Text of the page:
Lab Talk

What Can Your Blood Tell You About Your Brain?

The blood may hold many clues to damage and degeneration in the brain.  New findings bring a blood test for brain disorders closer to reality.

You might think that there is very little you can know about the brain from your blood – because of the blood brain barrier. However, increasingly research is finding that the things that do cross this barrier might be quite informative about what is happening there. While there are not yet simple blood tests for brain disorders, research suggests that they may be on the way. Here are two examples of promising directions – though not without challenges to overcome.

Vasculature in the Brain and the Blood-Brain Barrier

First, a quick primer on the ~400 miles (!) of vasculature in the human brain. Blood enters the brain through the arterial vasculature and branches out into the brain. Peripherally, the layer of epithelial cells that forms a barrier between the vasculature and the cerebrospinal fluid or CSF through tight junctions and efflux pumps (the blood-brain barrier). This serves the role of preventing the transfer of hydrophilic substances, toxins and pathogens. Where the vasculature penetrates the cortex, they are also surrounded by glia or astrocytic feet which plays a role in the regulation of blood flow.

On the venous side, veins exiting the cortex or parenchyma have greater perivascular space than the arteries and are also flanked by an endothelial membrane and astrocytic foot processes. Approximately half a liter of cerebrospinal fluid (CSF) is drained into the blood each day through the venous drainage. The astrocytes clear toxins and metabolites into the veins in what has now been discovered as the lymphatic drainage of the brain or the glymphatic system. Thus the toxins and metabolites drained into the blood can be identified through a blood test.

See [1] for more details.

Blood metabolites and Alzheimer’s

Alzheimer’s is thought to be associated with a degradation of the blood-brain barrier, this means that many of the metabolic products disrupted in Alzheimer’s may be detected in the blood. Previously researchers had tested a number of individual metabolic elements such a plasma phospholipids, amino acid and antioxidant metabolites. However, individual markers often had only suggestive results and failed to replicate. Presently the more promising approaches use panels of metabolites, a field now called metabolomics, to use machine learning methods to classify profiles associated with diagnosis. One study, for instance, using twenty-six metabolites from blood, was able to classify Alzheimer’s patients from healthy controls with 79% accuracy.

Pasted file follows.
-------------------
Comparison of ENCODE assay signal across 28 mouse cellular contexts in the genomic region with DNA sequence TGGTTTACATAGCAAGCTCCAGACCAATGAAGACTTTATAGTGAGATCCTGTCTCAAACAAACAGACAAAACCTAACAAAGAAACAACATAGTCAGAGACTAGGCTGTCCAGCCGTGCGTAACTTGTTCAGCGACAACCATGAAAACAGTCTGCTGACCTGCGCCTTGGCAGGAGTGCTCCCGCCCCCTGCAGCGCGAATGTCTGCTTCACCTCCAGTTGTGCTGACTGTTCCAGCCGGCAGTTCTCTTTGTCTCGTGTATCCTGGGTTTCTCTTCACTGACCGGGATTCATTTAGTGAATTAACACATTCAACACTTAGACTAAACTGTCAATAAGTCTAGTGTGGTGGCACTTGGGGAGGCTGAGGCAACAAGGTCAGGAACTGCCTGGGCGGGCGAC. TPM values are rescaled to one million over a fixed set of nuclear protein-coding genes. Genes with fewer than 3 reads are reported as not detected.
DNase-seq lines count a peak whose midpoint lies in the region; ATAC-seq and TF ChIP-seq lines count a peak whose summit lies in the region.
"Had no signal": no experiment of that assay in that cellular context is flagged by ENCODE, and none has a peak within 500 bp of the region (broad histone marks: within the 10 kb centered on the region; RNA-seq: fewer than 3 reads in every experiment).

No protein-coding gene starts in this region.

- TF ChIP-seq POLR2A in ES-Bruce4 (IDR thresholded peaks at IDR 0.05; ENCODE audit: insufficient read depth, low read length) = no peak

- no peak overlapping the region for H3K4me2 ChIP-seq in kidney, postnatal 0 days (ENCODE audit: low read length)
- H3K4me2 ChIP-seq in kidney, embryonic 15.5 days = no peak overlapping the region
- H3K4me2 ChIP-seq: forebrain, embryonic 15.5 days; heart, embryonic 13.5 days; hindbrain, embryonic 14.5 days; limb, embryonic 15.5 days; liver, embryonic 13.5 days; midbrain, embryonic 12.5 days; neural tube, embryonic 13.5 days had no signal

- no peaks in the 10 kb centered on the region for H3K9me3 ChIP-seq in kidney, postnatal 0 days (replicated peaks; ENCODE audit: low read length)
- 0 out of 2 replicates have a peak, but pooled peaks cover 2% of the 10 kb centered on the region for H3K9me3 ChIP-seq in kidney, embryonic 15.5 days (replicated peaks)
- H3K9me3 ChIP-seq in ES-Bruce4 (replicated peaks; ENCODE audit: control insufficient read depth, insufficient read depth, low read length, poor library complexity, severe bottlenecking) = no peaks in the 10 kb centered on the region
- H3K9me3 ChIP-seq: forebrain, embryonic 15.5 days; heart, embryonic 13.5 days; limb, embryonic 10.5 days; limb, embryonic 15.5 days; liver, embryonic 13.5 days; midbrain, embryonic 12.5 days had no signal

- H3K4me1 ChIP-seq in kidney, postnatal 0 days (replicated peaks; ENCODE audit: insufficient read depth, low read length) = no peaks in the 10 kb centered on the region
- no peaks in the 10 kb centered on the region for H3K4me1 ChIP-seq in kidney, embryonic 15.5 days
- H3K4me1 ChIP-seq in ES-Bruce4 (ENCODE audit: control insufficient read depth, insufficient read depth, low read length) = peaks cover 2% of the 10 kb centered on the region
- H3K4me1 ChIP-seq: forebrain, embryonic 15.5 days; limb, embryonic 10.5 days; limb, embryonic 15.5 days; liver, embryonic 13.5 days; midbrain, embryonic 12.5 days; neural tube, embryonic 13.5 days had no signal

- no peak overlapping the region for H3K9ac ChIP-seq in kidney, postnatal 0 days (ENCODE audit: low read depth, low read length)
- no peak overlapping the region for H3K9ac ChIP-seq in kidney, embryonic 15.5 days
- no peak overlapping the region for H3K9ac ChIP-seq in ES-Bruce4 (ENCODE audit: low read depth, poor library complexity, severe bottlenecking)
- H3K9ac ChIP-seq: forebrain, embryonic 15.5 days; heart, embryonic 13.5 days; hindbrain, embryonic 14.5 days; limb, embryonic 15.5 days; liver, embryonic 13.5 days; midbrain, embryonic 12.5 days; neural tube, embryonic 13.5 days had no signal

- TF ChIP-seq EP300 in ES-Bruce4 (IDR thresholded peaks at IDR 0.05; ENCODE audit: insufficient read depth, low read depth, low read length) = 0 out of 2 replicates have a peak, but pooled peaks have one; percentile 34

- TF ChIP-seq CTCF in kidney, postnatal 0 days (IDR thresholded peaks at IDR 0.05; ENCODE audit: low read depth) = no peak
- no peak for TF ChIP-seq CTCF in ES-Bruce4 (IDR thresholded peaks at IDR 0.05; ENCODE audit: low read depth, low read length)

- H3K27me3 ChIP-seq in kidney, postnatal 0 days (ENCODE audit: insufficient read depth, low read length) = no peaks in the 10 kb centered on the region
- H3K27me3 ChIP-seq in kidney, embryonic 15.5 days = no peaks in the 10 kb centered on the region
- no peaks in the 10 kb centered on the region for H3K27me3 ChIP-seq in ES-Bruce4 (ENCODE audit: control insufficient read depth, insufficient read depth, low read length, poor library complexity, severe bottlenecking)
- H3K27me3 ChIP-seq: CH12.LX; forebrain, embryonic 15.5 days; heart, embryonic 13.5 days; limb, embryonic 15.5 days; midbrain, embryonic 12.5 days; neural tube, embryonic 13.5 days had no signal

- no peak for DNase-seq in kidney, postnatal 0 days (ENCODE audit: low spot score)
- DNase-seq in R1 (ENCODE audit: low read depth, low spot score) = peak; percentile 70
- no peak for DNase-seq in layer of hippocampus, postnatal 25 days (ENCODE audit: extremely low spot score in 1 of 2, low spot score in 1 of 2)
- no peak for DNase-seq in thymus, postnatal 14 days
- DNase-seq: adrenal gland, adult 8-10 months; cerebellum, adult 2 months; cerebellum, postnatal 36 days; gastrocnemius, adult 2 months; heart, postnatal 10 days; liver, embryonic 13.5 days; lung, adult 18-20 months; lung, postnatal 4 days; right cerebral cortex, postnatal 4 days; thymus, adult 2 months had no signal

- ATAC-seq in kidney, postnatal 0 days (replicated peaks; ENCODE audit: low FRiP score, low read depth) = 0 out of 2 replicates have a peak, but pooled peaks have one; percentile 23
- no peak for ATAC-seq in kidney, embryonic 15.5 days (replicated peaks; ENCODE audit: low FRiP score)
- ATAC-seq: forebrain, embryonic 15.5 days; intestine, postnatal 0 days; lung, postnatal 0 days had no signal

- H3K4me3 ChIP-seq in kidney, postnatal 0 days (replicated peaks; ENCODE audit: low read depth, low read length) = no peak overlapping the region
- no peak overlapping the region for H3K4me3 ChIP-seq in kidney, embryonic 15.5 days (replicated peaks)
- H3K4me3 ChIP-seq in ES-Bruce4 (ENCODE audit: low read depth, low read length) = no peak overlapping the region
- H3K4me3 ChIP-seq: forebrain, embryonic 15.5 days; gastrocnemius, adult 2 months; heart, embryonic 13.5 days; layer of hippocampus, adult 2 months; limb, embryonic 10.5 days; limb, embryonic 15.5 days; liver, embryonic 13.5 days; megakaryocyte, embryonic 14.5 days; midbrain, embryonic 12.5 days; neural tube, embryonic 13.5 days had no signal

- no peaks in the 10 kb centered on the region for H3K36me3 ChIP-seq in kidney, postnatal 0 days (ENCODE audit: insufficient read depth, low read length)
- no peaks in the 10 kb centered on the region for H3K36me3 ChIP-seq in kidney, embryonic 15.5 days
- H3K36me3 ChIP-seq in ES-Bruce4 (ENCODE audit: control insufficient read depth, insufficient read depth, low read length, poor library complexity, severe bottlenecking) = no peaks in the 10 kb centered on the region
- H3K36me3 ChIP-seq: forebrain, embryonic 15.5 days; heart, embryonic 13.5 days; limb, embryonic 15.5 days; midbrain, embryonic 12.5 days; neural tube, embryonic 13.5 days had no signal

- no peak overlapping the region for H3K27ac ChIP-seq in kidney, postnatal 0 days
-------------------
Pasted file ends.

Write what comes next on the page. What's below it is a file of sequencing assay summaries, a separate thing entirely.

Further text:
Moving towards better accuracy and precision appears within reach. Evidence that the processes of Alzheimer’s occurs in the peripheral nervous system and that it could in fact, originate there and migrate to the CNS to induce pathological changes suggests that Alzheimer’s may be more systemic which would make it easier to detect.  However, there are various challenges to overcome. Metabolites measured in the blood may not be specific to the nervous system. Furthermore, Alzheimer’s can only be diagnosed with certainty by examining post-mortem tissue. There are unfortunately no robust and trustable biomarkers available presently for diagnostic purposes so results may also reflect the clinical heterogeneity of Alzheimer’s disease as well as possible misdiagnosis.

Ultimately, having a good blood test for Alzheimer’s will depend on identifying a larger panel of metabolites, improving detection sensitivity, and confirming results against genuine Alzheimer’s cases.

Extracellular vesicles and Traumatic Brain Injury (TBI)

Another interesting possibility lies in something called extracellular vesicles (EVs). These are packaged cargo that cells ship to one another that contain things like RNA pieces and proteins. It’s a different much more tangible sharing of stuff and information among neurons. (Curiously, this ability of neurons to ship cargo to each other comes from RNA of viral origin integrated into our genome that codes for the components that make this possible).

See related post Transport of Proteins, RNA and DNA among Brain Cells

These EVs or ‘exosomes’ also end up draining into the blood and can be harvested and quantitatively examined. Unlike most metabolites, recent work suggests that this exosome cargo can be pretty specific to neurons, reflecting novel biomarkers of neurological challenges. For instance, studies have shown increased concentration of EVs carrying glial fibrillary acidic protein (GFAP), aquaporin-4 [AQP4]) and neuronal neuron-specific enolase (NSE) in blood under conditions such as oxidative stress, cerebral vascular damage and microvascular thrombosis. Consequently it is thought to be a potential marker in Traumatic Brain Injury (TBI).

Bottom line, there are a large number of metabolites and EVs in the blood that can be probed individually and in combination to build profiles of neurological conditions. It may take time, but blood tests for neurological disorders are on the horizon.

References

[1] Mastorakos and McGavern, The anatomy and immunology of vasculature in the central nervous system Sci Immunol. 2019 Jul 12; 4(37)
[2]Wilkins and Trushina, Application of Metabolomics in Alzheimer’s Disease Front. Neurol., 12 January 2018

[3] Karnati HK et al, Neuronal Enriched Extracellular Vesicle Proteins as Biomarkers for Traumatic Brain Injury J Neurotrauma 2019 Apr 1;36(7)

 

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